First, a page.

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Accelerating Sportsmanship

During the late 1980s and the entire decade of the 1990s, we made great strides with respect to sportsmanship.  There were more education efforts in the form of PSAs, videos and statewide summits; there was more encouragement in the form of new awards programs for good sportsmanship; and there was more enforcement in the form of new rules and penalties for poor sportsmanship performance.  The direct result was more progress during this time than in many years before and in all the years since.

We need to put our foot back on the gas pedal of good sportsmanship in this decade.  It’s not corny; it’s not trite; it’s not trivial.  It’s essential to educational athletics.  It’s part of what defines educational athletics and distinguishes it from other kinds of sports programs by other kinds of sponsors.

We need to work on sportsmanship consciously, consistently and courageously in this first full school year of this new decade.

As part of the effort, this fall the MHSAA will conduct four sportsmanship summits:  in Warren on Oct. 4, Marquette on Oct. 18, Lansing on Nov. 1 and Grand Rapids on Nov. 8.  In addition, the MHSAA will continue to provide mini-grants to local schools, districts and leagues and conferences which undertake effective sportsmanship initiatives on their own.

For more information regarding the regional summits or the mini-grants, contact Andy Frushour at the MHSAA office or visit our Sportsmanship Summit Page.
 

Posted in: Sportsmanship

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About the Author

Jack Roberts

Jack Roberts has been at the helm of the MHSAA as its Executive Director since 1986, implementing programs and overseeing tournament administration and regulations for the Association which boasts 1,500 member schools, 11,000 registered officials and 13,000 head coaches.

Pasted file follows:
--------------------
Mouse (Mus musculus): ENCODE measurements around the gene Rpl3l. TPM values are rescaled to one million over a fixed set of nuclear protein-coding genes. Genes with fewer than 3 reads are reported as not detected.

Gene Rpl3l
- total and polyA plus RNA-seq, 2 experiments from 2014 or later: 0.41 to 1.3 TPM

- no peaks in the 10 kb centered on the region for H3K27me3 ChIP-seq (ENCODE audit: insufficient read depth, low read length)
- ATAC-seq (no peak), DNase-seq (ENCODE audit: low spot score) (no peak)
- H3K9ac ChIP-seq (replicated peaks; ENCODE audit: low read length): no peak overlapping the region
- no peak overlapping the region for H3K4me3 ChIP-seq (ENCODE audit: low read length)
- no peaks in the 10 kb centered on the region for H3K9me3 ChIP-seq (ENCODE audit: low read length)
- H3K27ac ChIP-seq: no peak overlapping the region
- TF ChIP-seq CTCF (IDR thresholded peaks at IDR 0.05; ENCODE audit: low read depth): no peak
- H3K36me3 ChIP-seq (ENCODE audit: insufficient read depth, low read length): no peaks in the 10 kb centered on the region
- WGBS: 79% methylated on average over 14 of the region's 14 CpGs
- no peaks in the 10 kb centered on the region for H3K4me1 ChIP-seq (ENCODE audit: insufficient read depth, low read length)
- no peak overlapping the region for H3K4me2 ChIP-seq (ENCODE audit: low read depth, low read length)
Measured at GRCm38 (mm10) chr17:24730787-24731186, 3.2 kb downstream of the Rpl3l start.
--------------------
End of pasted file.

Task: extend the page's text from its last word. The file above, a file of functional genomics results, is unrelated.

During the last 43 years, Roberts has spoken to educator and athletic groups, business leaders and civic groups in almost every state and five Canadian provinces. He is one of the nation's most articulate advocates for educational athletics.

Roberts has served on several national association boards and is the first chairman of the NFHS Network board of directors. He has been board president for the Refugee Development Center for four years, and is past-chair of the board of directors of the Michigan Society of Association Executives. He was selected to the board of trustees for the Capital Region Community Foundation in December.

He is a 1970 graduate of Dartmouth College, where he played defensive safety for the Ivy League's winningest football team during that span, and he sang in Dartmouth's close harmony vocal group.

His wife, Peggy, has recently retired from a 30-year career in social services, and is serving as president of the board of the Fenner Nature Conservancy in Lansing. 

Jack and Peggy are passionate world travelers and have two grown sons: John, who - with his partner, Liliana Garces - are on the school of education faculty at Penn State University; and Luke, who - with his wife, Alison - are international school educators in Wuxi, China.